Important changes to the French Finance Law
It should be noted that the new French Finance Law was voted in December 2016 and this includes an updated regulation related to social contributions, previously only due where furnished rental was run as a ‘professional’ activity.
From January 2017, any furnished rental landlord offering short-term accommodation such as holiday lets, whose annual turnover exceeds €23,000, will be liable for social contributions.
These landlords will be obliged to register either with the self-employed welfare services (RSI) or the general welfare services (CPAM). Social contributions will be calculated according to net profit for those on the Réel regime and a fixed allowance will be applied to turnover for those on the Micro tax regime.
To date, we have been informed that this would be a 60% allowance via CPAM and that landlords on the Micro regime holding a valid tourist certificate ( meublé de tourisme) would be entitled to an 87% allowance via RSI. We understand that those
Income tax returns in France have to be filed in May
without the tourist certificate will be charged the standard rate of social contributions on their fixed profit (eg approximately 45% of 50%).
A decree is still to be published explaining the definitive guidelines of how these contributions will be calculated and whether there will be any exemptions for non-residents but it is likely there will be a minimum contribution, even where the P&L shows the activity running at a loss!
Finally, although this new regime came into line on 1 January 2017, as it was brought in at the last minute, following lobbying from French hoteliers up in arms about internet platforms such as Airbnb, the French authorities have not yet defined how the social charges will be invoiced and paid – hence why, at the time of writing (end of February), we are still no clearer on this point!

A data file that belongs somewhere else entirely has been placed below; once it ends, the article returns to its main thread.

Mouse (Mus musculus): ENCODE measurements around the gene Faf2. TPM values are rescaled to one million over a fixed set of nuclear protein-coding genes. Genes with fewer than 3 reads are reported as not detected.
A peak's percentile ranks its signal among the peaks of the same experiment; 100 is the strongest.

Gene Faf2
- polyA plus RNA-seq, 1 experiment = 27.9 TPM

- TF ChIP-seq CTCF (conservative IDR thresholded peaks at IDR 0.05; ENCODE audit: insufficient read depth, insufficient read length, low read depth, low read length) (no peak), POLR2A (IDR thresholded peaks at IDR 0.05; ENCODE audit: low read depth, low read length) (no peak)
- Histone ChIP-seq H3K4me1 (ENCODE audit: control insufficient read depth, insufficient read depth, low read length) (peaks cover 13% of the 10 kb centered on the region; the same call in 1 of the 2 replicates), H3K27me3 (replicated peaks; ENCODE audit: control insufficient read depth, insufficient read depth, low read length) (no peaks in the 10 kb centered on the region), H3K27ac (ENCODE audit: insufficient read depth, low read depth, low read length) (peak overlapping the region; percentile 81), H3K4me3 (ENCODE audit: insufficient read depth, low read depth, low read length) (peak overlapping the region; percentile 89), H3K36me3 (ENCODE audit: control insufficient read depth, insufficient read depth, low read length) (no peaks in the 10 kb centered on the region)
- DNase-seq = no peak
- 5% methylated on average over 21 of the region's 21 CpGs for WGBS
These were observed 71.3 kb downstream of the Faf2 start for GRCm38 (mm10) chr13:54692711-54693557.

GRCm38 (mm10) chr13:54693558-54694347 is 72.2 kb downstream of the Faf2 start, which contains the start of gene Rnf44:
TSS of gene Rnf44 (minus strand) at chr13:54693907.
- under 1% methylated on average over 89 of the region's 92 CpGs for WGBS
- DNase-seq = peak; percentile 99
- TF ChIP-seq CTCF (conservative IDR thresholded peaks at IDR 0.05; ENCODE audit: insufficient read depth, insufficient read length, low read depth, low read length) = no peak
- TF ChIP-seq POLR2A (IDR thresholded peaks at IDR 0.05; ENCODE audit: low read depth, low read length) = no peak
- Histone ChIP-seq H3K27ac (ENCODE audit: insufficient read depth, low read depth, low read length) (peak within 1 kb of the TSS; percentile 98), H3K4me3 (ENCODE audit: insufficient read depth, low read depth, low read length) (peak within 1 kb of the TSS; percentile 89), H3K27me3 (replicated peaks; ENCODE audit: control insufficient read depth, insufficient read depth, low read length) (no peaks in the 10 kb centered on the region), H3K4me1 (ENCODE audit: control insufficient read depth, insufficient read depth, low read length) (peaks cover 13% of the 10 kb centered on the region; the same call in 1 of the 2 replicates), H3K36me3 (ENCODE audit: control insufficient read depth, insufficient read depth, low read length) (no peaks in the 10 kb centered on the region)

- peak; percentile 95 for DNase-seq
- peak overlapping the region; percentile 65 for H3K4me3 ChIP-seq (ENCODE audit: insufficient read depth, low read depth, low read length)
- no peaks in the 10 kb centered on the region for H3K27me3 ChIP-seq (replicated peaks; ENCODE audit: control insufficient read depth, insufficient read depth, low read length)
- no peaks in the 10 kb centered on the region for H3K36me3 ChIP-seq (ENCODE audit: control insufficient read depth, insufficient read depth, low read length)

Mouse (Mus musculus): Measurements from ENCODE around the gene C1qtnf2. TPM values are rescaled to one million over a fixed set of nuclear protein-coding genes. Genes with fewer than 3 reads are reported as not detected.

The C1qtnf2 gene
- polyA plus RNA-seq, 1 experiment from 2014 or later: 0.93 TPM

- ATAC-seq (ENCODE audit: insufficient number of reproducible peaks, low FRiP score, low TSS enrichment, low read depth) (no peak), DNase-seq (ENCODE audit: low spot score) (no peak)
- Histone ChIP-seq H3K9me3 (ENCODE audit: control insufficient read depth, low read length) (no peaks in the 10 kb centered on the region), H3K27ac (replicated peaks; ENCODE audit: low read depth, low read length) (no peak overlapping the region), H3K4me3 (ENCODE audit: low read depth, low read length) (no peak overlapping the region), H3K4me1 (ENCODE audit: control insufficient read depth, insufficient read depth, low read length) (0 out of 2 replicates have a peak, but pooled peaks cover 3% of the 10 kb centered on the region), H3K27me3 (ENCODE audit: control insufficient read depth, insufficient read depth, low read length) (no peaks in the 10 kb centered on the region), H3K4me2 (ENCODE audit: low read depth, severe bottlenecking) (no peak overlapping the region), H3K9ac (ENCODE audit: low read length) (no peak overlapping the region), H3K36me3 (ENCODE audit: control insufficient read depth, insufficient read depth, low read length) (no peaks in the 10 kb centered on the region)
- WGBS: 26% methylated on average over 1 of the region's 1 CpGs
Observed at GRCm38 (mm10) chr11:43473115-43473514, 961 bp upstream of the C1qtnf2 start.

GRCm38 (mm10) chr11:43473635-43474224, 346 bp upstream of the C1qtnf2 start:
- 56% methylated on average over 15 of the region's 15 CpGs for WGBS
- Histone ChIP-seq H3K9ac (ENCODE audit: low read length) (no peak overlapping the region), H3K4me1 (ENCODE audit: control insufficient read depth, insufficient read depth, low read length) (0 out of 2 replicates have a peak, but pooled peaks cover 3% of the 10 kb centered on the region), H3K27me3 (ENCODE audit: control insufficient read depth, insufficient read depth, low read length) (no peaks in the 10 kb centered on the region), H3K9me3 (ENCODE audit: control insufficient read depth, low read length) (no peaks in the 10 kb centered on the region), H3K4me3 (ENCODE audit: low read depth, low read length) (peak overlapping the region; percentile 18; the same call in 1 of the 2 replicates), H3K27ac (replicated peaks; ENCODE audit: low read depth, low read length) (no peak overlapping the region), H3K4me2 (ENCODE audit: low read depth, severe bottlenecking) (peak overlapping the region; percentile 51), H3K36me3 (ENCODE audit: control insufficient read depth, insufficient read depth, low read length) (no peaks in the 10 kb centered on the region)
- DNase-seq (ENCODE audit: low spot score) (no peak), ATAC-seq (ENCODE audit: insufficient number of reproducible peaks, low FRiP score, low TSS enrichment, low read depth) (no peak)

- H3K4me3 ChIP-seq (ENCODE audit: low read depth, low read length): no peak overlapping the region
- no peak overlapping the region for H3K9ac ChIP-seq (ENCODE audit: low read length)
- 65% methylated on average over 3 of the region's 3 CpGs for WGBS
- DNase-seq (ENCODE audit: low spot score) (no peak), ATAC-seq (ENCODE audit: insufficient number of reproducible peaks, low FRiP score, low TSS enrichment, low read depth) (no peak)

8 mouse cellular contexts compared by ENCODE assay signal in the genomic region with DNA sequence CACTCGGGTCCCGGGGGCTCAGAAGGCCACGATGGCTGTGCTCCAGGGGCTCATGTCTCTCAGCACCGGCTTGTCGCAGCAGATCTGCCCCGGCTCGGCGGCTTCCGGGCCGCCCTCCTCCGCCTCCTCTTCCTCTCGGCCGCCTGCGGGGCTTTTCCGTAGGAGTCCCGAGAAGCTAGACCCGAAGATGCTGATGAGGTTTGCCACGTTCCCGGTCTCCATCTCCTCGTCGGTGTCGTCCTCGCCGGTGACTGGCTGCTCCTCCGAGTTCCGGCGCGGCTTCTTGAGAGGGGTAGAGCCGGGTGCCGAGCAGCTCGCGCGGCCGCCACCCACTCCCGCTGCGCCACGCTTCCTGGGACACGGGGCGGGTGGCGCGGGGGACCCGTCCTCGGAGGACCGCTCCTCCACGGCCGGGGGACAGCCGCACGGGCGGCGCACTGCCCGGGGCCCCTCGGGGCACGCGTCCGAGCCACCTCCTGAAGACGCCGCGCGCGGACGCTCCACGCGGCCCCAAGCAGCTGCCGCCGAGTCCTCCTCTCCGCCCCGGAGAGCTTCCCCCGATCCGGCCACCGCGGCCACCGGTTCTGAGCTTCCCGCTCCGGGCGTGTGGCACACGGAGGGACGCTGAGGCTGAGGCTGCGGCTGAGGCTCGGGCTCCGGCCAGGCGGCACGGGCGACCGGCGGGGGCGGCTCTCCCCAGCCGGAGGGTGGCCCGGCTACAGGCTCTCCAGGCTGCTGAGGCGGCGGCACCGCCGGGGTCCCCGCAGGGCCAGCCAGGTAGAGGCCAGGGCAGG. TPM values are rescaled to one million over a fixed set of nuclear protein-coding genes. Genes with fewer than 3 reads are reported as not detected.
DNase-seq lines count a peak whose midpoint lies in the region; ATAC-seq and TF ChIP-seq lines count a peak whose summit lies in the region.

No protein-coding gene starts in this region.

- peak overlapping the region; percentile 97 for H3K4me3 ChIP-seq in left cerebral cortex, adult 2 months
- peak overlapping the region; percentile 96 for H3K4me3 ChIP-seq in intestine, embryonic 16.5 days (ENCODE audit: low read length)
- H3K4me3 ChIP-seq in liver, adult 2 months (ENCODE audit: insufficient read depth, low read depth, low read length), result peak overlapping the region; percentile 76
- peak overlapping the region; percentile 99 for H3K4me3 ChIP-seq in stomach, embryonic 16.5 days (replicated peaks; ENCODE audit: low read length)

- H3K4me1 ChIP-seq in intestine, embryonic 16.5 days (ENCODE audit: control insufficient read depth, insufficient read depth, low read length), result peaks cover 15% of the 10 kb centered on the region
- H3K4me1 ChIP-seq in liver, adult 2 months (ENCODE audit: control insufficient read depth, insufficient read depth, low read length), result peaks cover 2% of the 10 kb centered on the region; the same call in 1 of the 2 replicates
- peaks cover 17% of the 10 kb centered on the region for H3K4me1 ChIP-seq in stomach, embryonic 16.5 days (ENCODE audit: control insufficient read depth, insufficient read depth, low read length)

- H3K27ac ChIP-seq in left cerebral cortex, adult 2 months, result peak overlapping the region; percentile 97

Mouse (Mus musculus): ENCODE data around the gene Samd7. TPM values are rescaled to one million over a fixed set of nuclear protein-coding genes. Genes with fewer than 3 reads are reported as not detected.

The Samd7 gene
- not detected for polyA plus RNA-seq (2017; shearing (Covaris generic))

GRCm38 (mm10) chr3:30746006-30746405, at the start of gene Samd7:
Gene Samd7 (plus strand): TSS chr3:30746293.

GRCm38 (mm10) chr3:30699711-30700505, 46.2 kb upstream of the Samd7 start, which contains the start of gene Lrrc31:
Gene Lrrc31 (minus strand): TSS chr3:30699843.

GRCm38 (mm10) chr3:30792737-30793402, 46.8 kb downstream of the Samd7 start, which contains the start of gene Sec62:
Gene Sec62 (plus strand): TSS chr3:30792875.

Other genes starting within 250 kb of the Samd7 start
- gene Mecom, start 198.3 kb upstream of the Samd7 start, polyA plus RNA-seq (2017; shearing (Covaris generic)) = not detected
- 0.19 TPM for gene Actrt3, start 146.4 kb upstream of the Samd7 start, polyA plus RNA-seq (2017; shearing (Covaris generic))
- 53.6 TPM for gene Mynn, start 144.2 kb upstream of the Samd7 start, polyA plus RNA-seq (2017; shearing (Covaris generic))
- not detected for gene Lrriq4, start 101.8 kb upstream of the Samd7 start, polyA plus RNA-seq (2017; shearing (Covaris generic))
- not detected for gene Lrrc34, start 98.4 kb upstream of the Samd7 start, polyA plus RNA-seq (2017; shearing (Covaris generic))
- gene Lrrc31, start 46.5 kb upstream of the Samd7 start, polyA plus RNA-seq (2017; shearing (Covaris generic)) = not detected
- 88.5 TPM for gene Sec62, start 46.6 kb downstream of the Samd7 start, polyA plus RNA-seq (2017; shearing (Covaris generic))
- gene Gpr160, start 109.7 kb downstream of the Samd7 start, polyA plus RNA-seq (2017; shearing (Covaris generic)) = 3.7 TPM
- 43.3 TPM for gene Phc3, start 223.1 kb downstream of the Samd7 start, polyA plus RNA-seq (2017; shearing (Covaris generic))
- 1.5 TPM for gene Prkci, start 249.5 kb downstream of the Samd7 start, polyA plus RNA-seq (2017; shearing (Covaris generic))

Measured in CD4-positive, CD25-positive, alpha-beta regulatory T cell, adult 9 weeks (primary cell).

But it should be noted that once the new procedure is in place, social contributions will be backdated to January 2017.
For now, it has been suggested that you do not need to register with the RSI until your turnover exceeds €23,000, as you are likely to have to declare your income by means of a social declaration of revenue.
However, if historically your annual turnover exceeds €23,000, you should be ready for the registration process and payment of social contributions.
From the above, you can see that it is imperative for each furnished rental landlord to obtain advice related to their individual situation, annual revenue, costs and eventual depreciation allowance, to make sure they are registered and declaring under the most tax-efficient regime.
It is also worth looking at obtaining a tourist classification of meublé de tourisme in order to reduce the amount of social contributions that may be payable under this new regime.
Unfortunately, it is not possible to change tax regimes part-way through the year. The choice must be made prior to 31 January of the year in which you wish to change so it is important to make the right decisions for the next tax year well in advance.
Debbie Bradbury works for SAREG, a group of English-speaking French chartered accountants specialising in furnished rental activities Tel: 0033 (0)4 50 25 23 97 Sareg.com